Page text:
One negative aspect that I have observed in female teachers is their classroom management styles. Some children, when interacting with the female teachers do not feel as intimidated as they might with a male teacher which causes them to act out a bit more. There is nothing female teachers can do to change the cause because it is based on children's previous experiences with the female. However, I have seen how this scenario can create a classroom setting that appears out of control and more difficult for the teacher to bring the children back together.

Male Perspective
My thoughts about the male perspective on teaching comes from my own experiences as a male. In comparison to females, we as males typically give off a more masculine "look" that indicates control of the classroom. This male image can also be a negative factor if perceived as a dominating feature. This control or dominance sometimes creates a classroom where children find it stressful to try new ideas for fear they may do something wrong. However, my experience observing the interaction between the male teachers and a child shows that children usually give more respect to the male teacher and eagerness to cooperate. Some children view male teachers as a father figure that may not be present in their world. One of the reasons that I chose to pursue this career is so that I can become that role model to those children who have lost their fathers or do not have that male presence in their lives.

Looking at both the male and female perspective there are a few general assumptions we hold. First, we believe that males can have better control of the classroom than females because of their dominant stature. On the other hand, females provide a more loving and caring setting of a classroom than males.

In today's society, we seem to identify the positive and negatives regarding how gender affects children in the classroom. Personally, I think we are on the wrong path. The issue really is not about gender, but about the personality of the teacher that makes the difference. This past summer when working in a setting with male and female teachers, I saw both genders providing key learning experiences to the children. The success of their teaching was not based on their gender but on their personality and interaction with the child.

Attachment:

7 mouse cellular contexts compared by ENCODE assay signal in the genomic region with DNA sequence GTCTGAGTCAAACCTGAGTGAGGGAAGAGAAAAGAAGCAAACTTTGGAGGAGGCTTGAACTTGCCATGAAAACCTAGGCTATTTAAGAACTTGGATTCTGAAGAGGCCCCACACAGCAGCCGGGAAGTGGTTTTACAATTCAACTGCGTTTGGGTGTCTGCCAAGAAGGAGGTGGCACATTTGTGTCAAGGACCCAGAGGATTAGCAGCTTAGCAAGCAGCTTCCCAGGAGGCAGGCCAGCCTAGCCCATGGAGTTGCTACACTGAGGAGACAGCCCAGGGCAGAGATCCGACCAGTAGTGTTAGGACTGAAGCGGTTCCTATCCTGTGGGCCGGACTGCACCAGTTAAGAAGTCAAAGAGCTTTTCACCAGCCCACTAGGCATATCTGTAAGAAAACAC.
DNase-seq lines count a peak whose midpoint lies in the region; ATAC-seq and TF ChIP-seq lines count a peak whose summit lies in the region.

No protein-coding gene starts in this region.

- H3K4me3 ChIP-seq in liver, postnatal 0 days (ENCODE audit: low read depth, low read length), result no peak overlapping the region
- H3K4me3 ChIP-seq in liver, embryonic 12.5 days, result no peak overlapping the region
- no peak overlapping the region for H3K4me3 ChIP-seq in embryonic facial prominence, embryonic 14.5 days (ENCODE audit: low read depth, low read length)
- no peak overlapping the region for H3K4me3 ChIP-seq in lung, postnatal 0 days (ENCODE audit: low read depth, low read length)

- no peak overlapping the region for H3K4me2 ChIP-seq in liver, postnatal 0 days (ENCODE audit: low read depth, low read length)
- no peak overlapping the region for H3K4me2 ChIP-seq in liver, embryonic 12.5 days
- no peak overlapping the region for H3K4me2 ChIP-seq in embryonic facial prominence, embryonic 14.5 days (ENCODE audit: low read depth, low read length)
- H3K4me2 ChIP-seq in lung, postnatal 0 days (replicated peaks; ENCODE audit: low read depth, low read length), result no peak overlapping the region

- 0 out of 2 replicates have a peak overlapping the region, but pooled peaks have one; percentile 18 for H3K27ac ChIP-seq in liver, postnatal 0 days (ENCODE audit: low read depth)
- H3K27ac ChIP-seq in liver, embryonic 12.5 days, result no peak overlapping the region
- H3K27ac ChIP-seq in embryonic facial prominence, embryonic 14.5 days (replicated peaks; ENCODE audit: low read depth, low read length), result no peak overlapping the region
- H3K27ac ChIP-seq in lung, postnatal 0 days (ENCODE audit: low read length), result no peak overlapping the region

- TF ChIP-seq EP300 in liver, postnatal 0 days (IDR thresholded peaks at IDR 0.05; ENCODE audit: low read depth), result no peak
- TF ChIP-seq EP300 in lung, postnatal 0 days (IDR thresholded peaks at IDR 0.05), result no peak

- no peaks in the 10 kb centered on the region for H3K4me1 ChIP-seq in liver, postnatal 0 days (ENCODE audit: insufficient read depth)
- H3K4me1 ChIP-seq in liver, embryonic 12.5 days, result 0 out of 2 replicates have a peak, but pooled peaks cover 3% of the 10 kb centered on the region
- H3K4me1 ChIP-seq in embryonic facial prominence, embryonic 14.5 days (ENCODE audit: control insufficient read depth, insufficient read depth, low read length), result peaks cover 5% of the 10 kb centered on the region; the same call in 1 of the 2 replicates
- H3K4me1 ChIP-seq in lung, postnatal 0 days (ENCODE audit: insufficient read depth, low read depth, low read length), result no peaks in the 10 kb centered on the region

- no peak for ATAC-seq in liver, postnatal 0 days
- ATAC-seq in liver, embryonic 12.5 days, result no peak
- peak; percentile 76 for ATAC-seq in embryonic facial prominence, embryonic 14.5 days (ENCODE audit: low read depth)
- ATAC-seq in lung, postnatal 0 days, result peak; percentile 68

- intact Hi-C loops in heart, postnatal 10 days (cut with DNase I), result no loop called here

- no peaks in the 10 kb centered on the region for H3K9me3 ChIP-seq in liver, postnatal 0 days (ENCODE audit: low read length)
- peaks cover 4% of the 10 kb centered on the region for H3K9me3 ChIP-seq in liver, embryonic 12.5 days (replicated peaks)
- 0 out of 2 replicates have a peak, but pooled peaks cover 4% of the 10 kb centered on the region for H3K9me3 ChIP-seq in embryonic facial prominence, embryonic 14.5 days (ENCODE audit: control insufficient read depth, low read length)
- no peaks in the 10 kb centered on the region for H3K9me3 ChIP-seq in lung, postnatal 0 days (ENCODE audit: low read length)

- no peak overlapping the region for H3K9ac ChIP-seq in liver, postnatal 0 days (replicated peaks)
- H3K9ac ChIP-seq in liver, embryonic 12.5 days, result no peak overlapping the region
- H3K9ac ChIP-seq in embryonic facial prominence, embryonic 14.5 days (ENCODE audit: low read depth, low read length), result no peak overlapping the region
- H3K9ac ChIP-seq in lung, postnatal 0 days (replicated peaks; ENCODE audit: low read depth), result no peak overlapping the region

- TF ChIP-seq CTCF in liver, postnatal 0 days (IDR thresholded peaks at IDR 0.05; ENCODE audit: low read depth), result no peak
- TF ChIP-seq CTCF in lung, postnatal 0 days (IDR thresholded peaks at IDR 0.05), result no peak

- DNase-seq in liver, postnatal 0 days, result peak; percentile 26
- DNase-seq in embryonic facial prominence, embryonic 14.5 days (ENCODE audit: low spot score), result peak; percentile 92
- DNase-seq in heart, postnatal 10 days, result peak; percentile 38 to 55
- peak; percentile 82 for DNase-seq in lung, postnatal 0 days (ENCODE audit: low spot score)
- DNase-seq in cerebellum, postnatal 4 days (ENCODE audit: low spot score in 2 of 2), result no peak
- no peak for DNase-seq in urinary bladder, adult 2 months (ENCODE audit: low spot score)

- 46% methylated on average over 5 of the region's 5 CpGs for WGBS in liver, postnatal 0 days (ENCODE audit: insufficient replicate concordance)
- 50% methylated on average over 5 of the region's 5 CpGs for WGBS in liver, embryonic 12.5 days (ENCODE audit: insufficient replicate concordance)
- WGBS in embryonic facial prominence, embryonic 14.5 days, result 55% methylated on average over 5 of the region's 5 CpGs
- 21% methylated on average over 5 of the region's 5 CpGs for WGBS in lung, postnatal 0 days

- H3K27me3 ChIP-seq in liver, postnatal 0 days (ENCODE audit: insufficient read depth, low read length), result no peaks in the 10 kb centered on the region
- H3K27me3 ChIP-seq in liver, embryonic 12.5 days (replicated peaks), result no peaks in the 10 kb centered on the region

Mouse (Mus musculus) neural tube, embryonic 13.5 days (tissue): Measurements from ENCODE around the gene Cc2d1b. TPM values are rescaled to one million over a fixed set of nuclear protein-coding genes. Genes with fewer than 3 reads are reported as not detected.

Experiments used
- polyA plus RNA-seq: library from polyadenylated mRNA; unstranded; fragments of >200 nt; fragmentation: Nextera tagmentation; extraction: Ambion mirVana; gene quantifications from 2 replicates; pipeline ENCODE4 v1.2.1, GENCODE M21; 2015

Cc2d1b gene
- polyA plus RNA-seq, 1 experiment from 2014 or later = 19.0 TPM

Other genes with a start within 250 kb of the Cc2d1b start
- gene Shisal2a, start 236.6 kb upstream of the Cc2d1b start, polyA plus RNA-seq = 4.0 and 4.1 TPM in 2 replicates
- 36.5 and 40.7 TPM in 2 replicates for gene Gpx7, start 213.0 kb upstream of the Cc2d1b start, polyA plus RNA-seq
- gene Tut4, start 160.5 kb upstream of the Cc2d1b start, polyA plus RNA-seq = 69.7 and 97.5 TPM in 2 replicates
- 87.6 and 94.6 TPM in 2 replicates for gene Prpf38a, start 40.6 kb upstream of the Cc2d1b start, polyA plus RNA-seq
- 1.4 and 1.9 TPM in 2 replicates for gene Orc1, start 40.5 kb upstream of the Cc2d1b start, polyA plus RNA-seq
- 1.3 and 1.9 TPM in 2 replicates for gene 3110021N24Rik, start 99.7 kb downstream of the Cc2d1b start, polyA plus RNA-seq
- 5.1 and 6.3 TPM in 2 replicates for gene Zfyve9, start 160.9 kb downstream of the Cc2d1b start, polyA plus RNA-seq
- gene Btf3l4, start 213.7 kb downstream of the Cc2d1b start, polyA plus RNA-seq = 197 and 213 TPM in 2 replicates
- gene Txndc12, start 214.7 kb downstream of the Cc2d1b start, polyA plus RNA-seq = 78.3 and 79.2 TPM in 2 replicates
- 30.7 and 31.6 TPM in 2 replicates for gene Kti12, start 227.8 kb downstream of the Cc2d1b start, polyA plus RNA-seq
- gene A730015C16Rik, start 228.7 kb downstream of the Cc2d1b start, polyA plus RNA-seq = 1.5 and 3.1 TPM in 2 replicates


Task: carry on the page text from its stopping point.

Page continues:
Personality is one key attribute of a person that is often overlooked. Personality traits affect the relationships we build with the children in our classroom Some of these traits include being patient, kind, loving, but bold and confident as well. These attributes create a sense of respect and support in the classroom. It would be beneficial to focus less on how gender impacts the classroom, and to examine more deeply how a teacher's personality can impact learning.

Choosing the field of education has been a lifelong dream of mine and it amazes me to see that I am almost there! I would like to see a shift in viewing male and female teachers that emphasizes their personalities and interactions with one another and the children, rather than being male or female.

I will continue my work in recruiting and retaining men in education as I would love to see more male educators come into the field of early childhood education. I feel blessed to be at a campus that has so much compassion for the young minds of our future and thankful that the Men in Education group and the instructors are helping to foster my personality and passion for teaching young children.

[MenTeach: Dr. Jill has been working to increase and retain men in her education program. We asked her to have her students write about their experiences. You can find other articles here.]